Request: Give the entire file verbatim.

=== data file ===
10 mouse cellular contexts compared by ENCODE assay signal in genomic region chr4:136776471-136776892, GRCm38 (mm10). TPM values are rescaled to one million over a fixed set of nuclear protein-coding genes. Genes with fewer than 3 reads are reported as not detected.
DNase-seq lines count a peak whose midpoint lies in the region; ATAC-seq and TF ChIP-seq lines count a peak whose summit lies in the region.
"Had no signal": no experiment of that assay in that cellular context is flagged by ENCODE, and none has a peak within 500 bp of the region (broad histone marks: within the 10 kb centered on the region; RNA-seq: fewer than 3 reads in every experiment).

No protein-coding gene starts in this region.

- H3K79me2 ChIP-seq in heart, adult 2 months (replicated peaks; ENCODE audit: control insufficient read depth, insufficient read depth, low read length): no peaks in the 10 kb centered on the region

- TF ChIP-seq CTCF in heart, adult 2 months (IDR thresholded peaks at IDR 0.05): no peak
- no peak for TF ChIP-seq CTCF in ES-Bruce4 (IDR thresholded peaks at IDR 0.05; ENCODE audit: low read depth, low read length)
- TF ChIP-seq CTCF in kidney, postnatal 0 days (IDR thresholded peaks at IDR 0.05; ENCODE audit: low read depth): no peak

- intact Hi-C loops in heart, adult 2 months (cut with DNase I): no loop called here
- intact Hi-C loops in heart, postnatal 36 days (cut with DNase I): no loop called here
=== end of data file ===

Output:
10 mouse cellular contexts compared by ENCODE assay signal in genomic region chr4:136776471-136776892, GRCm38 (mm10). TPM values are rescaled to one million over a fixed set of nuclear protein-coding genes. Genes with fewer than 3 reads are reported as not detected.
DNase-seq lines count a peak whose midpoint lies in the region; ATAC-seq and TF ChIP-seq lines count a peak whose summit lies in the region.
"Had no signal": no experiment of that assay in that cellular context is flagged by ENCODE, and none has a peak within 500 bp of the region (broad histone marks: within the 10 kb centered on the region; RNA-seq: fewer than 3 reads in every experiment).

No protein-coding gene starts in this region.

- H3K79me2 ChIP-seq in heart, adult 2 months (replicated peaks; ENCODE audit: control insufficient read depth, insufficient read depth, low read length): no peaks in the 10 kb centered on the region

- TF ChIP-seq CTCF in heart, adult 2 months (IDR thresholded peaks at IDR 0.05): no peak
- no peak for TF ChIP-seq CTCF in ES-Bruce4 (IDR thresholded peaks at IDR 0.05; ENCODE audit: low read depth, low read length)
- TF ChIP-seq CTCF in kidney, postnatal 0 days (IDR thresholded peaks at IDR 0.05; ENCODE audit: low read depth): no peak

- intact Hi-C loops in heart, adult 2 months (cut with DNase I): no loop called here
- intact Hi-C loops in heart, postnatal 36 days (cut with DNase I): no loop called here